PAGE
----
In the 1960s and 1970s, large volumes of literature on “theories of Japaneseness,” orNihonjinron,filled the shelves of Japanese bookstores. A common theme uniting these texts was the importance of emotional intimacy, motherly nurturance, and person-to-person relations in holding together Japanese society and social institutions. Many of these texts were the efforts of self-appointed social commentators, capitalizing on Japanese readers’ demand for such materials. Others were scholarly analyses by psychiatrists, anthropologists, and sociologists who attempted, based on carefully collected data, to articulate what it meant to be Japanese in the context of a historical moment in which prewar ideals...

  8. Chapter 3 GOOD WIVES: Negotiating Marital Relationships
    (pp. 86-114)

    Al-Anon promotes “firm sympathy” in dealing with a drinker: a delicate balance between coping and setting limits and between support for one’s husband and what is called “loving detachment” (Al-Anon 1977). Ideally, a wife will find a way to carry on her life in the face of her husband’s alcoholism, while at the same time continuing to welcome his recovery.¹ Although Al-Anon praises the virtue of endurance to a point, a woman who can no longer stand the trial of a husband’s alcoholism is encouraged to draw the line by making explicit what she will tolerate. Because it is ineffectual...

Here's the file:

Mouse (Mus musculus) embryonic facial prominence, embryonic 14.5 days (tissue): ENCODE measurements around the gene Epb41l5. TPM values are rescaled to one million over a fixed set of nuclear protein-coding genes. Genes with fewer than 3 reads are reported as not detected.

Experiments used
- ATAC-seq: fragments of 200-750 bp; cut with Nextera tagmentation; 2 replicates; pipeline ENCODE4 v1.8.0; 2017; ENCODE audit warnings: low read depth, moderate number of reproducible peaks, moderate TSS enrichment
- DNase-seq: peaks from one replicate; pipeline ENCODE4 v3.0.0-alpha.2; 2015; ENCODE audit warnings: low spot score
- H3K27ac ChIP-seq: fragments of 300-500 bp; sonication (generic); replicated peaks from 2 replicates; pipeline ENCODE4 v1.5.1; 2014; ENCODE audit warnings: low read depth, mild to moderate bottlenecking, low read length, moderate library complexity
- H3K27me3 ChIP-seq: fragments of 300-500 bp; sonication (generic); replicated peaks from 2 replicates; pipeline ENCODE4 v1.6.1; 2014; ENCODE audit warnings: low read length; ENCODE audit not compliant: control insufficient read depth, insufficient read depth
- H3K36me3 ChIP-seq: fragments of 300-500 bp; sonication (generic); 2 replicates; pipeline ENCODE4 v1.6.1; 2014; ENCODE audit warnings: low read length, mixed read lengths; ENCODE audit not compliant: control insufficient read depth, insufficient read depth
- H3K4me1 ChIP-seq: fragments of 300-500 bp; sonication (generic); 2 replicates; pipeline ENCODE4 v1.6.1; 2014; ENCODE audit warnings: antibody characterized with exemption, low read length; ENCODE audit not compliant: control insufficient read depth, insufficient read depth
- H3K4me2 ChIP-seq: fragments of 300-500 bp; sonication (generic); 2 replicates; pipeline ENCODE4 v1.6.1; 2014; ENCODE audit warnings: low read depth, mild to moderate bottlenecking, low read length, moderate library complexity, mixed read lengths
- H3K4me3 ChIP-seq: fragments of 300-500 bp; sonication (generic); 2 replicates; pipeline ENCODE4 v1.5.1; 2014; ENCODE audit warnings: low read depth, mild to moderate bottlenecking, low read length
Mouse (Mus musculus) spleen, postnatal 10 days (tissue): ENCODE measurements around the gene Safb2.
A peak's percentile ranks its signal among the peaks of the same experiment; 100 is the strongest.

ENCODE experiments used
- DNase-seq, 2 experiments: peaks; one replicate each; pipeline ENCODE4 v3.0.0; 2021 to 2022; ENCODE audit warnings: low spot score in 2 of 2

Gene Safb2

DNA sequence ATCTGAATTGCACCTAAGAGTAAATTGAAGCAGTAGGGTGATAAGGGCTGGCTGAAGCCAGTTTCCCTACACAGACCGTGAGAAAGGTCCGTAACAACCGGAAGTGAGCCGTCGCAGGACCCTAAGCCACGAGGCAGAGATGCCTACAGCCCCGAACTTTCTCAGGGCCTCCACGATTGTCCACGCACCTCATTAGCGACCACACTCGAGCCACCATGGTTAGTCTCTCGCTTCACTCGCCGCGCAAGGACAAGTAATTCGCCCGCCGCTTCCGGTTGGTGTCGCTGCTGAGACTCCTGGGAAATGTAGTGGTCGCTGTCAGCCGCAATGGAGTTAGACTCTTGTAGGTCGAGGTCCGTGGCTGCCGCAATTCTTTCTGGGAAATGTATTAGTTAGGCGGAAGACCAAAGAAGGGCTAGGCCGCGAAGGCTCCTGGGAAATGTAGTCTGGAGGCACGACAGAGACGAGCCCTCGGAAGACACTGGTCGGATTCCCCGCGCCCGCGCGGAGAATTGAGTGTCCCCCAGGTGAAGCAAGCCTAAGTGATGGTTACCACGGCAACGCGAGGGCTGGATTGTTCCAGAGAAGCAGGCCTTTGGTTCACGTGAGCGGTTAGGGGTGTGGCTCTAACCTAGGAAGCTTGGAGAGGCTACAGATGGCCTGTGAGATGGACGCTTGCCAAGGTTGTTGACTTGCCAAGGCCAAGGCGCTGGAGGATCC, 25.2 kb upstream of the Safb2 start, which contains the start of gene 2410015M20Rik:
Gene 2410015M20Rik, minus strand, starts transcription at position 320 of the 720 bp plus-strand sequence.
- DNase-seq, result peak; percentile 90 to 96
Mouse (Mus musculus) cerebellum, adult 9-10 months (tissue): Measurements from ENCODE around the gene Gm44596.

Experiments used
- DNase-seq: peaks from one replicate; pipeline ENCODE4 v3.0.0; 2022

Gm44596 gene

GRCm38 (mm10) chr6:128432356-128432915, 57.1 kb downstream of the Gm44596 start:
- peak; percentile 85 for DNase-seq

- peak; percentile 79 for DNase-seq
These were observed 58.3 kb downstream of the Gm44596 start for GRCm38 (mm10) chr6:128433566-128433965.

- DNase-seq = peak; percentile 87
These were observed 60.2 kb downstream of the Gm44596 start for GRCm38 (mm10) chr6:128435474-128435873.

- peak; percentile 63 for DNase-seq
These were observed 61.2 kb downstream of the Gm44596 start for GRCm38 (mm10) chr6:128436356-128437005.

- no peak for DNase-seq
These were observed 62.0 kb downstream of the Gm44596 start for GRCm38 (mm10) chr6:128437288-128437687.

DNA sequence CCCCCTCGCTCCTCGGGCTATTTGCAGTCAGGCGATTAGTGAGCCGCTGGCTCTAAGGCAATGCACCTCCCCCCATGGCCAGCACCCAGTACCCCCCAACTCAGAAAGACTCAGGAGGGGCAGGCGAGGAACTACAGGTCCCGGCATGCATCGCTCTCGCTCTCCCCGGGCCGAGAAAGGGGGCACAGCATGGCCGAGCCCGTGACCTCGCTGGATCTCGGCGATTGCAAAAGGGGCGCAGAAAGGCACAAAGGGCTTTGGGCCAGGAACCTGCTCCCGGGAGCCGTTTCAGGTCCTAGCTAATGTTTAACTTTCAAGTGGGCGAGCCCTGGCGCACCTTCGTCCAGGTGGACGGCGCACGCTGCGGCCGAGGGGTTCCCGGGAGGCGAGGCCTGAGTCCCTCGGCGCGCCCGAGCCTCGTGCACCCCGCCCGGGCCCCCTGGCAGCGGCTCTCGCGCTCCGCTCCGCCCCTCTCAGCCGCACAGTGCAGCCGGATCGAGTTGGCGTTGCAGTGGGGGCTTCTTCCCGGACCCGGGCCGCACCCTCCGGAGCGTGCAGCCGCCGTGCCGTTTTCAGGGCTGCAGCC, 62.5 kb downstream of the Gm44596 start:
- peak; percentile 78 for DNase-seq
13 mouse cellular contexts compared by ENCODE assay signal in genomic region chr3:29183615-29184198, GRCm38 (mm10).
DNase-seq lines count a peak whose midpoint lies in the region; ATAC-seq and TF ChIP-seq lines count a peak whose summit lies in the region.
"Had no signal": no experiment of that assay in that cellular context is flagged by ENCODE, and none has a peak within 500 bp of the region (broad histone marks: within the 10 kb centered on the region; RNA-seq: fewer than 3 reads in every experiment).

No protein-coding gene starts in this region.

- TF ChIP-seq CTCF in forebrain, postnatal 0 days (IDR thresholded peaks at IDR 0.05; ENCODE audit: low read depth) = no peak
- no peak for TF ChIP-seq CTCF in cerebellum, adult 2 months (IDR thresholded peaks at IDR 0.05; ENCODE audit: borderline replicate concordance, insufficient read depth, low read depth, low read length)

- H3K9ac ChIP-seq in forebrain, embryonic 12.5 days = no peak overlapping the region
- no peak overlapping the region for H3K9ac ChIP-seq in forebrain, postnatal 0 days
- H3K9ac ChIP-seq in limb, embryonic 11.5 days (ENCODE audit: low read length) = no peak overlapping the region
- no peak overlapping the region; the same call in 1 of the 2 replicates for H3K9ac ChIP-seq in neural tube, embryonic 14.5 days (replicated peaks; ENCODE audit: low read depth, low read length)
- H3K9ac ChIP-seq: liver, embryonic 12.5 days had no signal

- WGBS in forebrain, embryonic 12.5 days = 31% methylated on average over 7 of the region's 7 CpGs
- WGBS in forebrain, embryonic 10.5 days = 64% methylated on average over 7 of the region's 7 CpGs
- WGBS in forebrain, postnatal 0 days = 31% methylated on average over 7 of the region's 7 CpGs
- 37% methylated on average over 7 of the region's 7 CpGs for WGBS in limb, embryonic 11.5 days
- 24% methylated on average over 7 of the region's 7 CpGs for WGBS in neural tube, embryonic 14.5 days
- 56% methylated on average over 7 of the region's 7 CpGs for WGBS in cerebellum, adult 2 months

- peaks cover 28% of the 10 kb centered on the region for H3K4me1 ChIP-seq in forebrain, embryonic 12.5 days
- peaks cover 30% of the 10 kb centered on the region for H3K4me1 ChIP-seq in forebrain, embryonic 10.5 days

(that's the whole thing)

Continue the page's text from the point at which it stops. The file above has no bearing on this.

9. Chapter 4 A SUCCESS STORY
    (pp. 115-136)

    In this chapter I narrate the story of one woman, Fukuda-san, as she told it to me, from her childhood during the American occupation to the years following her husband’s sobriety. In looking at the way her life changed as she managed her husband’s alcoholism and attended meetings at the Center, I explore the meaning of being a good wife for this generation of women and the kinds of “resistance” that were possible from within this ethic. Fukuda-san learned to stand up to her husband and refuse to buy liquor for him; she learned when to engage him and when...

  10. Chapter 5 THE INESCAPABLE DISCOURSE OF MOTHERHOOD
    (pp. 137-160)

    When the city of Chigasaki announced a five-week seminar on “Solving Your Child-Rearing Difficulties” [Kosodate nayami o kaiketsu shiyō],several young mothers in my neighborhood began making plans to go. The seminar was conducted and taught by the “child-rearing advisor” of one of the city’s day care centers, the chief counselor of the community childrearing counseling service, and several workers from local day care centers. The schedule was as follows:

    1. Playing with mother—creating a rhythm

    2. Discovering the heart of childhood

    3. Let’s learn to play with cloth books

    4. Children in groups—reports from the day care...

  11. CONCLUSION: The Home as a Feminist Dilemma
    (pp. 161-176)

    The constraints Japanese women often live under—loveless marriages, “divorce within the home,” the management of virtually all the household labor—seem unthinkable from the perspective of dominant American ideologies of marriage, which emphasize equality, romantic love and passion between the spouses, and the notion of the spouse as a companion and partner (D’Emilio and Freedman 1997). Although Japanese women appear oppressed in these respects, the women’s stories described here suggest that many Japanese women, particularly of this generation, have a sense of security in marriage that many American women do not share. Because marriage is organized around rigidly gendered,...

  12. NOTES
    (pp. 177-200)
  13. REFERENCES
    (pp. 201-218)
  14. INDEX
    (pp. 219-234)